“What do you want me to do for you?” This was Jesus’ question to the blind man. Why ask that question. Isn’t it obvious what the man would want? It is. But Jesus asks about his desire because he knows it is critical for us to own and name and take responsibility for our desires. We must pay attention to our desires because they tell us something VERY important in the Christian life. Desire, more than our cognition, volition, or conscience, define what we believe is true, good, and beautiful.
Last week a community of devoted souls met for the fifth retreat of eight in the experience we call A Deeper Journey. It was a great couple of days of discussion around the topic of DESIRE. Rich and I proposed two basic propositions: 1) all of us have deep desires and 2) it really helps if our desires are motivating us in our Christian walk rather than working against us.
The desires we have look backward and forward. By means of memory desire have a reference point for what is true, good, and beautiful. The memories of our own experience (e.g a really good steak in the past sets the trajectory of the steak I want tonight!) as well as the primal memory we have of the Garden (“He has set eternity in our hearts” in Ecclesiastes 3:11). Desire needs memory to look backward to help tell us what is something really worth wanting. And by means of imagination desire has a future orientation. We image what the true, good, and beautiful could be in our future. It is ultimately a longing for heaven.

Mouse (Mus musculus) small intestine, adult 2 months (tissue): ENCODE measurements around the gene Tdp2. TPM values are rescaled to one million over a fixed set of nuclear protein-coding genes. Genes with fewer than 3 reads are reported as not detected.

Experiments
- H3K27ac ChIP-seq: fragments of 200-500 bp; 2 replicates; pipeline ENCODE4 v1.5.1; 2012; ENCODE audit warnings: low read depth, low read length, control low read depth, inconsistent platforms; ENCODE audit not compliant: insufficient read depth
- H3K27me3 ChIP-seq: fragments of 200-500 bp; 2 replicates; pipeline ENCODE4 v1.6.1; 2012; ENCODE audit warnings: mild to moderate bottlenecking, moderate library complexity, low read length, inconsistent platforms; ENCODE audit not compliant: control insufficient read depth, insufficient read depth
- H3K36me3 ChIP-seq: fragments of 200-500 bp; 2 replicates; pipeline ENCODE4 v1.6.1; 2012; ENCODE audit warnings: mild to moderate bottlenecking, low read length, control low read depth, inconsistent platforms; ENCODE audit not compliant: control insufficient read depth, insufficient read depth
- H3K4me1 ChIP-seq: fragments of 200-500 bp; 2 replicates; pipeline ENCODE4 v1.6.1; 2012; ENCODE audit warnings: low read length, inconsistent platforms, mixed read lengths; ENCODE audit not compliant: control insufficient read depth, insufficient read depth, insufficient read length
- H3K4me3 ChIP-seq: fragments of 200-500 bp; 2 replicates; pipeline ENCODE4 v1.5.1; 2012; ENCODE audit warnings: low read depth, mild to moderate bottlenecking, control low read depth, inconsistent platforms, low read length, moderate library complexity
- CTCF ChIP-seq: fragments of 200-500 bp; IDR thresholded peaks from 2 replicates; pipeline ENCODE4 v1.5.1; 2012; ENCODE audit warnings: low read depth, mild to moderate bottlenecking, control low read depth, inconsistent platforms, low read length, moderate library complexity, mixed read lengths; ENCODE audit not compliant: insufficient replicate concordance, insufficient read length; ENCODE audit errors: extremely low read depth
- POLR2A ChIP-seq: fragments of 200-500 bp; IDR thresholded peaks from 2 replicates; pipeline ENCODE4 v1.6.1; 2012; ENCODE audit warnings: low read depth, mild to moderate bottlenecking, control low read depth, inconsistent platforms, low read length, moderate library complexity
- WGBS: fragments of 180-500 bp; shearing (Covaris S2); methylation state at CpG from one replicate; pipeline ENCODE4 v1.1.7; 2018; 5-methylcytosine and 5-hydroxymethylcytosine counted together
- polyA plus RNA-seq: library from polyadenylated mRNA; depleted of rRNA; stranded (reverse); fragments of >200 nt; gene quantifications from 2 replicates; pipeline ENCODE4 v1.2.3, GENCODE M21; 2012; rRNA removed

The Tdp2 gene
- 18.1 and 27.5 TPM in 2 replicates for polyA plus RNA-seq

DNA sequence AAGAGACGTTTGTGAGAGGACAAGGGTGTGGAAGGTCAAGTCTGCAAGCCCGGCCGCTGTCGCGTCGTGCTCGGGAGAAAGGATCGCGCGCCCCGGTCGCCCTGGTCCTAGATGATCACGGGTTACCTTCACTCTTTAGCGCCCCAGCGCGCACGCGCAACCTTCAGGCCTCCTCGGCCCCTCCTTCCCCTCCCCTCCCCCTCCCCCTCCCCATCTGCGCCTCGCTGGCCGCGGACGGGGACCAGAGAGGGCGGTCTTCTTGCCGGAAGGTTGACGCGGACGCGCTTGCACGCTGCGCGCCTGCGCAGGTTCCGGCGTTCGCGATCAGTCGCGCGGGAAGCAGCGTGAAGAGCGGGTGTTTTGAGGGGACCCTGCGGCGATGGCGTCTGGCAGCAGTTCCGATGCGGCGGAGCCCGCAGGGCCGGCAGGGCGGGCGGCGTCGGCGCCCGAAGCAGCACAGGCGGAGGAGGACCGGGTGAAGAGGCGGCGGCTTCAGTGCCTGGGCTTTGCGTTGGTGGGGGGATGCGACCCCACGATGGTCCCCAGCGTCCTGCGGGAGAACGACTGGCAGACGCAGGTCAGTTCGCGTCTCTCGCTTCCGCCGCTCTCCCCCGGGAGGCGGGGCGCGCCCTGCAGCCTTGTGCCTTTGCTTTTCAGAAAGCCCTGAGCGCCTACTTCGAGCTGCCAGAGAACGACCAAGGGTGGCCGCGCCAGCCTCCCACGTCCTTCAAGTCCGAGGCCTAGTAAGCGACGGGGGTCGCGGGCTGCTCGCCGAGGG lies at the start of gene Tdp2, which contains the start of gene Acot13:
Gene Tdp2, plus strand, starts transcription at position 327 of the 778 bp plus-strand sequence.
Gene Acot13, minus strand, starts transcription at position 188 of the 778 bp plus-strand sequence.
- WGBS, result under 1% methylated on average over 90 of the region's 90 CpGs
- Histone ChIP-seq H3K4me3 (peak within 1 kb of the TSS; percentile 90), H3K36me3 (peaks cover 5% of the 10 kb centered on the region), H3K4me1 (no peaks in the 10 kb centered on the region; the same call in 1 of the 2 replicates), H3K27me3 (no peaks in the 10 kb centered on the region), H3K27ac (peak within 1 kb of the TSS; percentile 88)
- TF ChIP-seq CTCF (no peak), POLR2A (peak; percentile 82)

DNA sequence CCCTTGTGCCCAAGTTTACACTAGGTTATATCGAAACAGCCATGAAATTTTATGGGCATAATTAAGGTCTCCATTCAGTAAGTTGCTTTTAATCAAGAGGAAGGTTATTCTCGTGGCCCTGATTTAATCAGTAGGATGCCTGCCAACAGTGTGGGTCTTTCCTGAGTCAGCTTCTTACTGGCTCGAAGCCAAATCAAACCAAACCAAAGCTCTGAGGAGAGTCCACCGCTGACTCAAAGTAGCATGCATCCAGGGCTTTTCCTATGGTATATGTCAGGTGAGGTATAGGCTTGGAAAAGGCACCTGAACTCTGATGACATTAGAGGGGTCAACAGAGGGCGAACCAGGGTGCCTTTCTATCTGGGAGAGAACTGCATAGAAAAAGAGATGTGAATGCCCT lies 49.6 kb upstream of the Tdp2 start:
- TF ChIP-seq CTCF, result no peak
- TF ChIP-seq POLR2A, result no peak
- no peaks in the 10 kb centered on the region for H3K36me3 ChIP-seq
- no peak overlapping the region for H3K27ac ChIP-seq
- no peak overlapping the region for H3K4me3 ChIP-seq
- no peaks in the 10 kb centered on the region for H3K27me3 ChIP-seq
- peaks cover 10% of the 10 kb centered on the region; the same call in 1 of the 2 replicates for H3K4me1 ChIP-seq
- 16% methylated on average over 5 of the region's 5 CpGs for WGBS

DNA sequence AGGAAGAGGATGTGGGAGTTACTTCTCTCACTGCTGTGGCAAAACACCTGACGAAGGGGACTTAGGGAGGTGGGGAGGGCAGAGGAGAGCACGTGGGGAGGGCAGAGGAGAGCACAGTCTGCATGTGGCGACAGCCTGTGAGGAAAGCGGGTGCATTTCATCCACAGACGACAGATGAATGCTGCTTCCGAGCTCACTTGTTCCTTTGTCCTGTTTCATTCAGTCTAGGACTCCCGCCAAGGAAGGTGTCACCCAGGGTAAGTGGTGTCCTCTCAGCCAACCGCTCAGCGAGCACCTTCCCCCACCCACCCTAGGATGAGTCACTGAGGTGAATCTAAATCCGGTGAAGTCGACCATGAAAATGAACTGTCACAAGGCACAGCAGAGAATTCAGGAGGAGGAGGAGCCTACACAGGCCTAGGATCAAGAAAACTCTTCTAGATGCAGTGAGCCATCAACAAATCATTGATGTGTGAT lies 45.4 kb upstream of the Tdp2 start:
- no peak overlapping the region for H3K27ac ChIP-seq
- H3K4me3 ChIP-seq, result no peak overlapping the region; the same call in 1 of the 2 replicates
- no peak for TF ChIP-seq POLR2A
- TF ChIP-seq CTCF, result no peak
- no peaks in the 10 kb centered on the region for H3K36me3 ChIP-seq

But both memory and imagination can create a lot of pain when we desire. We didn’t get what we wanted and we may not get what we hope for. So whenever we live alive with desire we can expect to feel both the delight of fulfilled desires and the pain of unmet desires. No wonder Ronald Rolheiser said Christian spirituality is what we do with desire. It must be informed by the history and heart of Scripture if desire is to be our ally in our walk with Christ.
“Lord, make me to be a person of deep desires. Help me to be aware of them, to name them, to feel them and ultimately to surrender them to you. Amen.”